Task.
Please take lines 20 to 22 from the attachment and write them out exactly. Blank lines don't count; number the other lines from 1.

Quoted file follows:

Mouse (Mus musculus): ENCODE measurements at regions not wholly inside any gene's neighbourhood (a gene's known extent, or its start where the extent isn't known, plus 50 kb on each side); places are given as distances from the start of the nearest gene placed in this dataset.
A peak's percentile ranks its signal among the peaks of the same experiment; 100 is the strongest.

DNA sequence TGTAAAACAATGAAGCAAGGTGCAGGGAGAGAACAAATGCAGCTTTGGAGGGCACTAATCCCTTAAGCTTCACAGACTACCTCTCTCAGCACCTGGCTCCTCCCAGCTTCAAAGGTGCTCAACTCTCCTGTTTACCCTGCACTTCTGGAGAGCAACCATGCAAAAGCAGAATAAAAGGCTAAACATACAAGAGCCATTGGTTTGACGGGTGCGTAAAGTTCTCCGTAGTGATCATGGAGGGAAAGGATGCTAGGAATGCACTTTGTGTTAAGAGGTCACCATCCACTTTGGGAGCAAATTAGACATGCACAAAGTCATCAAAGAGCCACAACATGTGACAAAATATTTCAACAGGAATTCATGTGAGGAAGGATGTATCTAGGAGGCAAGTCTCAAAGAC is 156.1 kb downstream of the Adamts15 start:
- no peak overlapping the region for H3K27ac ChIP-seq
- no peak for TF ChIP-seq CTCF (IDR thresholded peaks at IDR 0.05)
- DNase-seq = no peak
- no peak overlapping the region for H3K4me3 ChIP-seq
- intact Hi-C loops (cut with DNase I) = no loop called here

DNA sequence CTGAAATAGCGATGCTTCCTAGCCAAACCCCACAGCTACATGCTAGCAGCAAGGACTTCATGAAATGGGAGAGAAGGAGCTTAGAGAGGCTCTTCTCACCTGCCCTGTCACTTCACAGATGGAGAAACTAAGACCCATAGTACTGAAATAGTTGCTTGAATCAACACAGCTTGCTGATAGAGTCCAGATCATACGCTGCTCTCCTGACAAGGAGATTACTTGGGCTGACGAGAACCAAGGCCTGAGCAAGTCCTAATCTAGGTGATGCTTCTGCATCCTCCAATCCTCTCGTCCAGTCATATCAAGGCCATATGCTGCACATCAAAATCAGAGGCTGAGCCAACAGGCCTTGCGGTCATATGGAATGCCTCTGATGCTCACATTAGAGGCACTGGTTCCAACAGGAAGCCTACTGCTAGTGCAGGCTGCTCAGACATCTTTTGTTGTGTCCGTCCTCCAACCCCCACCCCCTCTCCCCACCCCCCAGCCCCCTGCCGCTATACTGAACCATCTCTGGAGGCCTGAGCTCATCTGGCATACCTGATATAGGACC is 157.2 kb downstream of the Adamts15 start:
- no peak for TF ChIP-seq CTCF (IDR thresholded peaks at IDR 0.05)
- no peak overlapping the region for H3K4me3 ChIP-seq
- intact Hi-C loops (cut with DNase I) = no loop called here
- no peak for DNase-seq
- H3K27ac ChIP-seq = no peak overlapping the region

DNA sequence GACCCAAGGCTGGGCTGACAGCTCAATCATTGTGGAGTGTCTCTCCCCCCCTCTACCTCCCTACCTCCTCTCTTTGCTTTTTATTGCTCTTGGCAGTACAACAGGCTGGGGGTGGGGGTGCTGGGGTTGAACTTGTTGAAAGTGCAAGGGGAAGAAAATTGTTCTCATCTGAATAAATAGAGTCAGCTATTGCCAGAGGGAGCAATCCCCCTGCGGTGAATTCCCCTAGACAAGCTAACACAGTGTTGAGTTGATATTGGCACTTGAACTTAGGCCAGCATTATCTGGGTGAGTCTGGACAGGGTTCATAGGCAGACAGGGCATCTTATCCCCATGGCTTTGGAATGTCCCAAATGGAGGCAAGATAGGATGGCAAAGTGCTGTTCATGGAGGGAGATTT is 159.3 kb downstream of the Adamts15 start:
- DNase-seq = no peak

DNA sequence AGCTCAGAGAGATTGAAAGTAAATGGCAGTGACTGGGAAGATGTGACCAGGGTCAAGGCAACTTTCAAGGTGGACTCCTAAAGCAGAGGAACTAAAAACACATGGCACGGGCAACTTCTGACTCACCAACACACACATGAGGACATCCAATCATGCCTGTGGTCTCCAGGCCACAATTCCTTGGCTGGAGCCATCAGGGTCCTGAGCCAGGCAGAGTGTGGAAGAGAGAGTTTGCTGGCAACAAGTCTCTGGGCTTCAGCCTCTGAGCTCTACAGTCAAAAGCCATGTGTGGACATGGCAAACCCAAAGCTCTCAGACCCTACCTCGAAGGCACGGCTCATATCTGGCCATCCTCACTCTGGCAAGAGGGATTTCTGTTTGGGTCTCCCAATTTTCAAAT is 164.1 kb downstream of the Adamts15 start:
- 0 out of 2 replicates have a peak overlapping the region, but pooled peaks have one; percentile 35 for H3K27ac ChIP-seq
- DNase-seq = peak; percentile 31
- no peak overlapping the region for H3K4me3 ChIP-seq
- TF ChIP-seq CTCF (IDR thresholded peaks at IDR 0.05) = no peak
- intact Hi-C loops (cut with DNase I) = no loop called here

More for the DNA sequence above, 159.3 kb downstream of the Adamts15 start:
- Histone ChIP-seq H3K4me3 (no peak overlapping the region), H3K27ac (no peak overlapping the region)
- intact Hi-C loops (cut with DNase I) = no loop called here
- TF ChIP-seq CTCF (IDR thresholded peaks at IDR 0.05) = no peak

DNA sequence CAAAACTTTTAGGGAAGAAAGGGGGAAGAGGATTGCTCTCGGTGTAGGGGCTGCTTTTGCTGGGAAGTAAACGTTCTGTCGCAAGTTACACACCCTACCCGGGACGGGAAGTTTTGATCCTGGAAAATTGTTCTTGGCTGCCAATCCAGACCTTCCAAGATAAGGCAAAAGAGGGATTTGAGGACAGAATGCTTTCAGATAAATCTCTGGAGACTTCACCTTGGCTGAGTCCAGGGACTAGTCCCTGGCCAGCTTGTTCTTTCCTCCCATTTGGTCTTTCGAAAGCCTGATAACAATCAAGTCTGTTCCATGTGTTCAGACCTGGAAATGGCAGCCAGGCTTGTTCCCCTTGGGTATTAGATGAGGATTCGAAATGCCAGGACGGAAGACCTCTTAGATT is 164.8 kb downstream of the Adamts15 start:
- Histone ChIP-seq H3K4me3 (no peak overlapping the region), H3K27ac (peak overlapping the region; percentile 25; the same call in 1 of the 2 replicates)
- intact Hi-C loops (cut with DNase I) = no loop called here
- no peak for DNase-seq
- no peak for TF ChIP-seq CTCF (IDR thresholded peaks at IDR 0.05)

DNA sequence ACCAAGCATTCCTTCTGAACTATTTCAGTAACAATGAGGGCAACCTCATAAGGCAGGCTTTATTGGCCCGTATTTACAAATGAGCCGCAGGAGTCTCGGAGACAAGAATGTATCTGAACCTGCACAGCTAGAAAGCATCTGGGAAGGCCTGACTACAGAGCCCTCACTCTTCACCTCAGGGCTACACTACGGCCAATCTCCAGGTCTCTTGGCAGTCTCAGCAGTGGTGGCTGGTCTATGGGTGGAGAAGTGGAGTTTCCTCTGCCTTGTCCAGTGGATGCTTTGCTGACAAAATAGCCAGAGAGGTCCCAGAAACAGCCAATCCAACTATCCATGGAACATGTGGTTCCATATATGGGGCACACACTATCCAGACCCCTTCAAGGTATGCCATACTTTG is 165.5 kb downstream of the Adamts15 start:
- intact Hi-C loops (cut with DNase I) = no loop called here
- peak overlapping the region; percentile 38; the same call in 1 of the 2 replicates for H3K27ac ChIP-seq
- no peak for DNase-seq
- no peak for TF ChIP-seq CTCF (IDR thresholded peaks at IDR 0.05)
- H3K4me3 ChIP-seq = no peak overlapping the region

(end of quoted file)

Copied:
- no peak overlapping the region for H3K4me3 ChIP-seq
- TF ChIP-seq CTCF (IDR thresholded peaks at IDR 0.05) = no peak
- intact Hi-C loops (cut with DNase I) = no loop called here